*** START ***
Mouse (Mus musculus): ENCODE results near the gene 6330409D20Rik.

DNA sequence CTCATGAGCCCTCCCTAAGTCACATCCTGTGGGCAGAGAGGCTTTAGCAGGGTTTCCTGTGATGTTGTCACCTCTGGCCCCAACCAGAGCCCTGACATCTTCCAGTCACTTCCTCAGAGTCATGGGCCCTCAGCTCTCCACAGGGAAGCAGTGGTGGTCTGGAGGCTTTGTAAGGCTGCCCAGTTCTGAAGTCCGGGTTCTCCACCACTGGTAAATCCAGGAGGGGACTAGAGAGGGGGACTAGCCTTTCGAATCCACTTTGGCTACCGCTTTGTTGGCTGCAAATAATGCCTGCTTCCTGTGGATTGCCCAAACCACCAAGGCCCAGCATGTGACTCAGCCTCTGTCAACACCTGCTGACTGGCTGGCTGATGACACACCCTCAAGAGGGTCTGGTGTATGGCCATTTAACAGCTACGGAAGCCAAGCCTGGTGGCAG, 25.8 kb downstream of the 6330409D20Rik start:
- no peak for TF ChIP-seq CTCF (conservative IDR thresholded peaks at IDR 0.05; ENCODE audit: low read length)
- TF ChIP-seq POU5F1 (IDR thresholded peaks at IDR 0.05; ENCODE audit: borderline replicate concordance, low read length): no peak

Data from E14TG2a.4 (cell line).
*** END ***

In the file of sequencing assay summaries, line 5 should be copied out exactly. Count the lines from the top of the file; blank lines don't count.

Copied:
Data from E14TG2a.4 (cell line).